Friday, March 24, 2017
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GET REAL:
Why Pay The Mortgage On Someone Else's House?
The only one who benefits from a rent check is the landlord. Renters never see that money again, while homeowners usually profit when they sell. In addition, renters can't use any of their rent payment as a tax deduction, like homeowners can. If you or someone you know is renting, it's time to put that rent check to better use!

The mortgage-interest deduction is probably the best financial argument for buying your first place rather than renting. Consider this example:

If you can afford a mortgage payment of $1,000 (principal and interest only), you can buy a house for $206,980 if you put 10% down on a 30-year mortgage at 5% interest. If your payments started in January, you would pay $9,252 in interest for the first year in the home. That entire amount is deductible on your federal income tax return! Assuming you are in the 25% tax bracket, you would save $2,313 in taxes, or $193 per month. So your $1,000 payment is really only $807 when you factor in the homeowner's tax advantage.

Can A Renter Really Afford To Buy?

The real question is whether renters can afford not to buy. The tax savings alone make the purchase of a home a wise financial decision. But let's go a step further.

Using the same example, a 10% down payment would create an immediate equity of $20,698. Assuming the $206,980 house grows in value by just 3% a year, in five years it would be worth $239,947. The original loan amount would then be down to $171,060, yielding an equity of $68,807. In addition, remember your annual tax savings after five years equal to $11,195. The total value of your equity and tax savings would be $80,002 after five years.

Pick A Loan
To take advantage of the financial benefits of homeownership, first-time home buyers must find out how much buying power they have. We can help. Call us for information about the whole range of mortgage options now available, including low- and no-down-payment loans, and programs that allow buyers to wrap home-improvement costs.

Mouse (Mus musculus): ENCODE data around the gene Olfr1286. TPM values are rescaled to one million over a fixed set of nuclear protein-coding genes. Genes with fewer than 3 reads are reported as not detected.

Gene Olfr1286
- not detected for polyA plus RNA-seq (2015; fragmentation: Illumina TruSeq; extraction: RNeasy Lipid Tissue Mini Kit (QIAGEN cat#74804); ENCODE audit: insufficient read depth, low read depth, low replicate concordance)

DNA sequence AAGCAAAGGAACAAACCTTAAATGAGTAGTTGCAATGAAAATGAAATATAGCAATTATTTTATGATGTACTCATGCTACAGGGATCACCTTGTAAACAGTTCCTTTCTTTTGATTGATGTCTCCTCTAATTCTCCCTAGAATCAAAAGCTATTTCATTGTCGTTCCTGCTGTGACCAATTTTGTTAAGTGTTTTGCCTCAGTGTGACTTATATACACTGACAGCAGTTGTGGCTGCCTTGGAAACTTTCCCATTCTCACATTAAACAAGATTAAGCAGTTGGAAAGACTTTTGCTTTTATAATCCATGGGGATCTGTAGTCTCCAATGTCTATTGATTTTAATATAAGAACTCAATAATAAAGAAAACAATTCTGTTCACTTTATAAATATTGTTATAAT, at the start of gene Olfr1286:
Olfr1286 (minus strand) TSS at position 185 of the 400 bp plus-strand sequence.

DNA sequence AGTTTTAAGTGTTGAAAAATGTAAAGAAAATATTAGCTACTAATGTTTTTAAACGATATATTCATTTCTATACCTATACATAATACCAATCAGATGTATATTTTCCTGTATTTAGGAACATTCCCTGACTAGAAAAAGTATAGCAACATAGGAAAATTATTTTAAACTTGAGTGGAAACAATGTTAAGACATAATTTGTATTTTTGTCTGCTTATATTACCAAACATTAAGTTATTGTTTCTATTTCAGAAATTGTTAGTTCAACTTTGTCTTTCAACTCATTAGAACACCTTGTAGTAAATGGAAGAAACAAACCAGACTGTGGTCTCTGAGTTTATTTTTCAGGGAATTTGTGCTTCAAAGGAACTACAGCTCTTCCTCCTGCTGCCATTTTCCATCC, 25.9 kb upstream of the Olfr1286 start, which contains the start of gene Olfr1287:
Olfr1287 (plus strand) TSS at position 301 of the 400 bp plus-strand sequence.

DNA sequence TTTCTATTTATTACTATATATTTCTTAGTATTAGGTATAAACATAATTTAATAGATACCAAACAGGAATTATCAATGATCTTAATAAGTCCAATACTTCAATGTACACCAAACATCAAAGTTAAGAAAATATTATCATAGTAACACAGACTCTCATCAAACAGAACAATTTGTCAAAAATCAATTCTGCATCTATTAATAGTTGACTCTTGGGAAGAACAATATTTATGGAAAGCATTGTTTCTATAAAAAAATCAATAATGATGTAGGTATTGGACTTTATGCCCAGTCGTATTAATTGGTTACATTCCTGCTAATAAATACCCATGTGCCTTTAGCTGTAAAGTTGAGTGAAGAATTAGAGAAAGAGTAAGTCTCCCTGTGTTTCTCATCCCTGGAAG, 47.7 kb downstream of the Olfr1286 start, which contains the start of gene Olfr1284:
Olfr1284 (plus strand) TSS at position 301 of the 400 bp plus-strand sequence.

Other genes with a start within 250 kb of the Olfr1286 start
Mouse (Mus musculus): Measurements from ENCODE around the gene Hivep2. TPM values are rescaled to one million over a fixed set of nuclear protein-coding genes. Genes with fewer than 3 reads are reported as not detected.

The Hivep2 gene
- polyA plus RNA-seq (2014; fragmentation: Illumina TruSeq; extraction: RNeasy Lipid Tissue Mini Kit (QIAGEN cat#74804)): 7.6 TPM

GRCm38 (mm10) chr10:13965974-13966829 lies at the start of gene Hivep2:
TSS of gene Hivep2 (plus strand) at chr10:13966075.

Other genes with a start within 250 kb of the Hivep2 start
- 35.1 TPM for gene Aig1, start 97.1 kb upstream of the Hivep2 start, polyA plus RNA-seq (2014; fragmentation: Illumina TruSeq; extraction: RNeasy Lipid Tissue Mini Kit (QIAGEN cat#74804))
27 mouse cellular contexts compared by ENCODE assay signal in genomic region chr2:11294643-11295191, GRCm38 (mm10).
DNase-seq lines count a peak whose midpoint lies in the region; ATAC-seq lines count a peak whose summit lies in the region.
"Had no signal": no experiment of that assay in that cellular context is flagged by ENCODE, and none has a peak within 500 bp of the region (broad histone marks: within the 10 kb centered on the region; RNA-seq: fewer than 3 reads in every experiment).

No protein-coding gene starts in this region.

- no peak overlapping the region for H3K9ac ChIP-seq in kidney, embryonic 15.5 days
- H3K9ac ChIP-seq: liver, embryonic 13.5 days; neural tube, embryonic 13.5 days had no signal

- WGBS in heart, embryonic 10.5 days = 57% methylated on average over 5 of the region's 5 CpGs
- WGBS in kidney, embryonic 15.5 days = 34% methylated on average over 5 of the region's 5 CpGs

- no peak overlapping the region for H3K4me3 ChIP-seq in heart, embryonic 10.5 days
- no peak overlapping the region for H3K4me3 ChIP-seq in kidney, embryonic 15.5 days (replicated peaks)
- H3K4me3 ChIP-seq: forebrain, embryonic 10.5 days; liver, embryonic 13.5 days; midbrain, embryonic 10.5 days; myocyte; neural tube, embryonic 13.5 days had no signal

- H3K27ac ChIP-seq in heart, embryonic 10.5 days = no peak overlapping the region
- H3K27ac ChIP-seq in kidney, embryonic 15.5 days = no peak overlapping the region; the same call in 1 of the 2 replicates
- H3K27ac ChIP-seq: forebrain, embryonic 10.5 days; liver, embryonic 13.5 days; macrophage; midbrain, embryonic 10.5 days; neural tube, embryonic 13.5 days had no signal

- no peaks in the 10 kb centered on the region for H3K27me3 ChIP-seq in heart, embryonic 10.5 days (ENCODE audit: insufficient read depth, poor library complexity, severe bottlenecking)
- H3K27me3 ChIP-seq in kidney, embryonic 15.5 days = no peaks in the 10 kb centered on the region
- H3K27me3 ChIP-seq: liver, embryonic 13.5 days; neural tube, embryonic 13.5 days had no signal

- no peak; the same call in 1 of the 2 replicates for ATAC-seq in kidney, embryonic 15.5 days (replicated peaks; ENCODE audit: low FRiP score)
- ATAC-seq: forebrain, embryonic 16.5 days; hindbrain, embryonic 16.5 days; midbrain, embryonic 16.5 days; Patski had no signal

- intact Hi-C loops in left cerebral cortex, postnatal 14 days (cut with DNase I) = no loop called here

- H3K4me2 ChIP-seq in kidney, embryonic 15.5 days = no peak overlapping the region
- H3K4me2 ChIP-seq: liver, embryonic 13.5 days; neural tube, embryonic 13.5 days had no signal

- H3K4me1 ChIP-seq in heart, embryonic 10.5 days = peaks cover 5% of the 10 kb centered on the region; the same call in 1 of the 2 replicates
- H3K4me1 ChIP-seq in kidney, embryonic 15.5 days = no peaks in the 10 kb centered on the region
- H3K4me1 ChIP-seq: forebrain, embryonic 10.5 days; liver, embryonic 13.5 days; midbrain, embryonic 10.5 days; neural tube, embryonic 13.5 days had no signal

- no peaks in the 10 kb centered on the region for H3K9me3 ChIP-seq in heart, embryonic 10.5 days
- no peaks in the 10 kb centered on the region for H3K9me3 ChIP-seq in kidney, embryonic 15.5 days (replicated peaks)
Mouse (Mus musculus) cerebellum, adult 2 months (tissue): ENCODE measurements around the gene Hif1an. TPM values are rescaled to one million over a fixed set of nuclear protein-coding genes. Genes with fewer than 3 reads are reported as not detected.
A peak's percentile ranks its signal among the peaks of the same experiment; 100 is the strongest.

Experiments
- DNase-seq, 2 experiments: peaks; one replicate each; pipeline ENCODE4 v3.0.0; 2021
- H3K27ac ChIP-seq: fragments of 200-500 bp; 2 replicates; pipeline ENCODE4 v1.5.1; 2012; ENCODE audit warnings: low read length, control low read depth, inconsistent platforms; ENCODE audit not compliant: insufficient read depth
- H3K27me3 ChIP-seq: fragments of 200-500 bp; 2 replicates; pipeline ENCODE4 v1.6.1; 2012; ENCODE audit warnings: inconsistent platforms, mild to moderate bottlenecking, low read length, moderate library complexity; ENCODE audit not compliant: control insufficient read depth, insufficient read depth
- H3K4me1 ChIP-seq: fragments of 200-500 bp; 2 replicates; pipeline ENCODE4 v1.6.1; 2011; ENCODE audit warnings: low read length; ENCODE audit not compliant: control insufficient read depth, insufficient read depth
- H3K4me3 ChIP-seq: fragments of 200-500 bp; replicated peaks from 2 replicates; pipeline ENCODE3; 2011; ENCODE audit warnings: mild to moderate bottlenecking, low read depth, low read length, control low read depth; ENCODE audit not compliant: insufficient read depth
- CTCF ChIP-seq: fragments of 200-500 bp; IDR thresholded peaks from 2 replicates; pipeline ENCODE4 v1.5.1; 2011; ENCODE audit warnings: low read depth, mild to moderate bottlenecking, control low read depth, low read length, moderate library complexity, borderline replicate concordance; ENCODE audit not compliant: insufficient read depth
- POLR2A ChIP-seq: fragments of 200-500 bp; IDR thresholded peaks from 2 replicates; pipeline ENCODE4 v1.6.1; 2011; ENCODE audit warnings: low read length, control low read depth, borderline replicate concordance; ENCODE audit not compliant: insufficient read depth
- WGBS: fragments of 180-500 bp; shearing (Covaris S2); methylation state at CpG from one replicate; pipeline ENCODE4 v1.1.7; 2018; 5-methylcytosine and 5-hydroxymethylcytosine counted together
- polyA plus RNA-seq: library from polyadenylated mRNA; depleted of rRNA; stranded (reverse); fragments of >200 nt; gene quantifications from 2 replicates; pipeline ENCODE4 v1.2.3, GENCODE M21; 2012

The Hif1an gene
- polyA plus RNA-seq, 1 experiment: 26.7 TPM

Plan Ahead
Although some lenders allow buyers to use up to 41% of monthly income to purchase a house, beware of becoming "house rich and cash poor." Be sure to budget for first homeownership costs beyond the mortgage, including expenses for:

  • moving
  • decorating and furnishing
  • homeowners insurance
  • property taxes
  • homeowners association or condo fees (if any)
  • utilities -- power, water, sewer, cable, trash pick-up, internet
  • yard tools, supplies and general upkeep
  • home repairs, supplies, cleaning and upgrades.
Today, first homeownership is a wonderful dream-come-true for more people than ever before. Let us help turn those dreams into a first home to be proud of.



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FIRST TIME How To Buy The Most Home For Your Money
QUALIFIED How Much House Can You Really Afford?
TIRE KICKING Secret Tests To Check A Property's Condition
LOCATION LOCATION: The Most Important Questions Every Buyer Should Ask
NEGOTIATE How To Buy The Home You Love At The Price You Want
SEARCH Quick Checklist For Finding The Perfect Home
INVEST YOUR RENT Why Pay Your Landlord's Mortgage?
MORE FOR LESS Six Tips For Getting The Best Loan
OPTIONS 10 Savvy Ways To Pay For A Home Today
SHELTER Six Little-Known Ways To Help Relatives Finance A Home
 
       
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